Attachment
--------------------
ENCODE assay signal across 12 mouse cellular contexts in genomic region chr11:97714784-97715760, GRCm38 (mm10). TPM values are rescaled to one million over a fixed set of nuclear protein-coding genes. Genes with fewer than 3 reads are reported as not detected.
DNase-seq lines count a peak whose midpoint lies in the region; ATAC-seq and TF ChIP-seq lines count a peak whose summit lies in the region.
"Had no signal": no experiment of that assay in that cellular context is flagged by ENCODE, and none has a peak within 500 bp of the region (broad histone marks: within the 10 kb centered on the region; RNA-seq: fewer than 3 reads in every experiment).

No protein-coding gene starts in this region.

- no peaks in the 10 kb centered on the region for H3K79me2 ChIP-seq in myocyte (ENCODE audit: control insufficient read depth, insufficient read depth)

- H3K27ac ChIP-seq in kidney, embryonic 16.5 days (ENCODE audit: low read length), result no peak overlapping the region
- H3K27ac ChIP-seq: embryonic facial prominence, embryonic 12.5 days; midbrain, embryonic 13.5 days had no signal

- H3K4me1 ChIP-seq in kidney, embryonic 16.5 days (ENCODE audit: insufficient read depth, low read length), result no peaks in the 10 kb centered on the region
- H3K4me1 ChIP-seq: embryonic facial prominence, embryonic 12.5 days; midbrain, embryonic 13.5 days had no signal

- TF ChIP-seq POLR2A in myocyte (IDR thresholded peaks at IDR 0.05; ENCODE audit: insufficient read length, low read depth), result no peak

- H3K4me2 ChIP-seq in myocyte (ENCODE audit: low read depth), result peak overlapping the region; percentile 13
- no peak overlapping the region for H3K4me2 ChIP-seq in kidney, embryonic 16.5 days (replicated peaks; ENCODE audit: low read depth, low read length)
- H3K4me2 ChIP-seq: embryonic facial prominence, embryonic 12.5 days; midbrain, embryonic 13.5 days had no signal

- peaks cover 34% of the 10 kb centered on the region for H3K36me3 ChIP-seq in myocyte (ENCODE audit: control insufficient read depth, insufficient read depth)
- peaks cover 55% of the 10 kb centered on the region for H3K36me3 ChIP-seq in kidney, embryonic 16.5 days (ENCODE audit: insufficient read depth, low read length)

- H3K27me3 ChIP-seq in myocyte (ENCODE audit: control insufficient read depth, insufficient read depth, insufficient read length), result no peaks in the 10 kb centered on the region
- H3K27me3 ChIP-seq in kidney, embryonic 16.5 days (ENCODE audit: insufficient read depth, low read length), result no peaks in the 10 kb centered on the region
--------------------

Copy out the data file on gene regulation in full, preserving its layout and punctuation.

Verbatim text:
ENCODE assay signal across 12 mouse cellular contexts in genomic region chr11:97714784-97715760, GRCm38 (mm10). TPM values are rescaled to one million over a fixed set of nuclear protein-coding genes. Genes with fewer than 3 reads are reported as not detected.
DNase-seq lines count a peak whose midpoint lies in the region; ATAC-seq and TF ChIP-seq lines count a peak whose summit lies in the region.
"Had no signal": no experiment of that assay in that cellular context is flagged by ENCODE, and none has a peak within 500 bp of the region (broad histone marks: within the 10 kb centered on the region; RNA-seq: fewer than 3 reads in every experiment).

No protein-coding gene starts in this region.

- no peaks in the 10 kb centered on the region for H3K79me2 ChIP-seq in myocyte (ENCODE audit: control insufficient read depth, insufficient read depth)

- H3K27ac ChIP-seq in kidney, embryonic 16.5 days (ENCODE audit: low read length), result no peak overlapping the region
- H3K27ac ChIP-seq: embryonic facial prominence, embryonic 12.5 days; midbrain, embryonic 13.5 days had no signal

- H3K4me1 ChIP-seq in kidney, embryonic 16.5 days (ENCODE audit: insufficient read depth, low read length), result no peaks in the 10 kb centered on the region
- H3K4me1 ChIP-seq: embryonic facial prominence, embryonic 12.5 days; midbrain, embryonic 13.5 days had no signal

- TF ChIP-seq POLR2A in myocyte (IDR thresholded peaks at IDR 0.05; ENCODE audit: insufficient read length, low read depth), result no peak

- H3K4me2 ChIP-seq in myocyte (ENCODE audit: low read depth), result peak overlapping the region; percentile 13
- no peak overlapping the region for H3K4me2 ChIP-seq in kidney, embryonic 16.5 days (replicated peaks; ENCODE audit: low read depth, low read length)
- H3K4me2 ChIP-seq: embryonic facial prominence, embryonic 12.5 days; midbrain, embryonic 13.5 days had no signal

- peaks cover 34% of the 10 kb centered on the region for H3K36me3 ChIP-seq in myocyte (ENCODE audit: control insufficient read depth, insufficient read depth)
- peaks cover 55% of the 10 kb centered on the region for H3K36me3 ChIP-seq in kidney, embryonic 16.5 days (ENCODE audit: insufficient read depth, low read length)

- H3K27me3 ChIP-seq in myocyte (ENCODE audit: control insufficient read depth, insufficient read depth, insufficient read length), result no peaks in the 10 kb centered on the region
- H3K27me3 ChIP-seq in kidney, embryonic 16.5 days (ENCODE audit: insufficient read depth, low read length), result no peaks in the 10 kb centered on the region